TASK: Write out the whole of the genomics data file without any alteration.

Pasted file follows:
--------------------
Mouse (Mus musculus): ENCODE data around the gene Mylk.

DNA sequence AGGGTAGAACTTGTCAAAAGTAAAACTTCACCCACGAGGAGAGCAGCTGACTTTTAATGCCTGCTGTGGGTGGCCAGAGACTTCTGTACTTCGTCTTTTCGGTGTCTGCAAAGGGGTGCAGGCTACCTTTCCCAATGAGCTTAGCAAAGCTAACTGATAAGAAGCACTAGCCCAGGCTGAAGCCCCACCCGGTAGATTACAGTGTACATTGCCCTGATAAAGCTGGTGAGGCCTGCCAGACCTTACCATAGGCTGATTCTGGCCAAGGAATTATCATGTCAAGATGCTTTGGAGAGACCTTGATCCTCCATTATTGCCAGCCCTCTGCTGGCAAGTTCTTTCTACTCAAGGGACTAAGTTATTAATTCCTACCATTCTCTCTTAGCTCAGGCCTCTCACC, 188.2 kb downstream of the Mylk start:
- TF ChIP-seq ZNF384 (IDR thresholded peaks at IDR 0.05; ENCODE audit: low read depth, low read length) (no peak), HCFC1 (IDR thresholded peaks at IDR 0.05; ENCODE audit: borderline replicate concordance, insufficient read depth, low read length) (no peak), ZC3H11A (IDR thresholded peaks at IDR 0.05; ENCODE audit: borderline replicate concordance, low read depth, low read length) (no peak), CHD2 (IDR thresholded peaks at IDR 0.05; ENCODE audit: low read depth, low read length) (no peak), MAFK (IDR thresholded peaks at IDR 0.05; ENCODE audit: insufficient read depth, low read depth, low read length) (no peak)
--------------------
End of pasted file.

Mouse (Mus musculus): ENCODE data around the gene Mylk.

DNA sequence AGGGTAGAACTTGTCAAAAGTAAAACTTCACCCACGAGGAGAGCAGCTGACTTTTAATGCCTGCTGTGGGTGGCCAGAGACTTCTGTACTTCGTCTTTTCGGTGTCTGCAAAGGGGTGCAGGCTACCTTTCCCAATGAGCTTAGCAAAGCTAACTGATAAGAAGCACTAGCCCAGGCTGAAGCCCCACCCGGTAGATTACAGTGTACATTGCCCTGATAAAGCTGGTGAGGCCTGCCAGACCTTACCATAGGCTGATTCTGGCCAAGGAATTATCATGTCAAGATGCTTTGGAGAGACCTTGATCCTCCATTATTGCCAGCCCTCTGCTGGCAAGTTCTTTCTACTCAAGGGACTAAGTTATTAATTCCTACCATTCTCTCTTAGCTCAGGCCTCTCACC, 188.2 kb downstream of the Mylk start:
- TF ChIP-seq ZNF384 (IDR thresholded peaks at IDR 0.05; ENCODE audit: low read depth, low read length) (no peak), HCFC1 (IDR thresholded peaks at IDR 0.05; ENCODE audit: borderline replicate concordance, insufficient read depth, low read length) (no peak), ZC3H11A (IDR thresholded peaks at IDR 0.05; ENCODE audit: borderline replicate concordance, low read depth, low read length) (no peak), CHD2 (IDR thresholded peaks at IDR 0.05; ENCODE audit: low read depth, low read length) (no peak), MAFK (IDR thresholded peaks at IDR 0.05; ENCODE audit: insufficient read depth, low read depth, low read length) (no peak)